Wednesday, November 02, 2011

Greeks say NO to their own government

The Greek prime minsiter's decisionto hold both a vote of confidence in parliament and a national referendum on lastest austerity measures has taken the world's money markets by storm.

Even within Giorgos Papndreou's own PASOK party the decision has been met with mixed reactions. Whilst cabinet ministers have said they fully support the PM in this, backbenchers are rebelling with some saying they will vote against their own party if a referndum goes ahead, even calling for a government of "national salvation".

Opposition parties have been thrown into confusion by the referendum as well, The main opposition party, New Democracy has come out against it and is calling for elections. many smaller parties on the left are also against it, believing it a PR tactic to divert the public's attention from more important issues.

On the other hand the Greek public have thrown up their hands as far as the current political system is concerned. The nationwide protests and disruption of last Friday's national day parades made that clear to politicians who were booed and in some cases physically attacked by disgruntled voters.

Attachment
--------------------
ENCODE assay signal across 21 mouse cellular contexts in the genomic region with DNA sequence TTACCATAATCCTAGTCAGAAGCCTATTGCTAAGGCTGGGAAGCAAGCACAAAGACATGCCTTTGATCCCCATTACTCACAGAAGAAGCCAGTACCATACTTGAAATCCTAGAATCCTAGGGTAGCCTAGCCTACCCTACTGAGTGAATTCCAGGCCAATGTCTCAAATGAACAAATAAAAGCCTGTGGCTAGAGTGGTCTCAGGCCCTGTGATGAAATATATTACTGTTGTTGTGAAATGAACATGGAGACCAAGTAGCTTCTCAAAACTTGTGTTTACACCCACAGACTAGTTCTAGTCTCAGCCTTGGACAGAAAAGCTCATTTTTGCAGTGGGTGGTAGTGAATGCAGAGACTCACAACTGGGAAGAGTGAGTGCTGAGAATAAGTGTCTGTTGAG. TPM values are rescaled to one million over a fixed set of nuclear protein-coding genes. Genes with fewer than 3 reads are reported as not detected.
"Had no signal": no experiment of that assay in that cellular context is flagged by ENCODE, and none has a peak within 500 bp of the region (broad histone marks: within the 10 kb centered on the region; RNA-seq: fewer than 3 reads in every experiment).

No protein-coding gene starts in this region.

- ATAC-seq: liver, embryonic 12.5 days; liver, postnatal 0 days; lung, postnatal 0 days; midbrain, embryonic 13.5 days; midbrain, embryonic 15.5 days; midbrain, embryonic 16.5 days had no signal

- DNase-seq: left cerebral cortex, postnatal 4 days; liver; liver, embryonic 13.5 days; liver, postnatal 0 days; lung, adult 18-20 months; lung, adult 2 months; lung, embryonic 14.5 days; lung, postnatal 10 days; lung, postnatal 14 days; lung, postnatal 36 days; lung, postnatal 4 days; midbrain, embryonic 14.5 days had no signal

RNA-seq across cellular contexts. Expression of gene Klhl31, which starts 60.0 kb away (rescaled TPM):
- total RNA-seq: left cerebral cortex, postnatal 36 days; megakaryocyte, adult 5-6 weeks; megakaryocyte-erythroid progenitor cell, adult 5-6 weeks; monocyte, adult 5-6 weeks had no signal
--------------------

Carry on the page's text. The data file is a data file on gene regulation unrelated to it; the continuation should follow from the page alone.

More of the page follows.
The fact that polls show ever decreasing support for the two main political parties (figures for smaller parties have remained more or less static) shows that whatever the countries leaders may announce they are not in the position to say they speak for anything other than a small minority of the electorate. In such a situation the massive cuts in wages and public services and the prospect of a decades worth of painful austerity continue to have very little public support. Quite the opposite, Greeks across the political spectrum feel betrayed by their leaders and are in mood to go along with more of their follies.

The next crunch point will probably be Friday's vote of confidence which is likely to see the fall of Papandreou's as rebel PASOK MPs vote against their own party. The problem still remains who or what will take their place as no other party has a popular mandate to take over the reins of power and how do politicians campaign for re-election when voters would just as soon lynch them as give them their support?

On the other hand the annual 17th November anniversay of the fall of the Regime of the Colonels is just round the corner and this year a generation of Greeks raised on stories of heroic opposition to a hated regime will once again take to the streets across the country.

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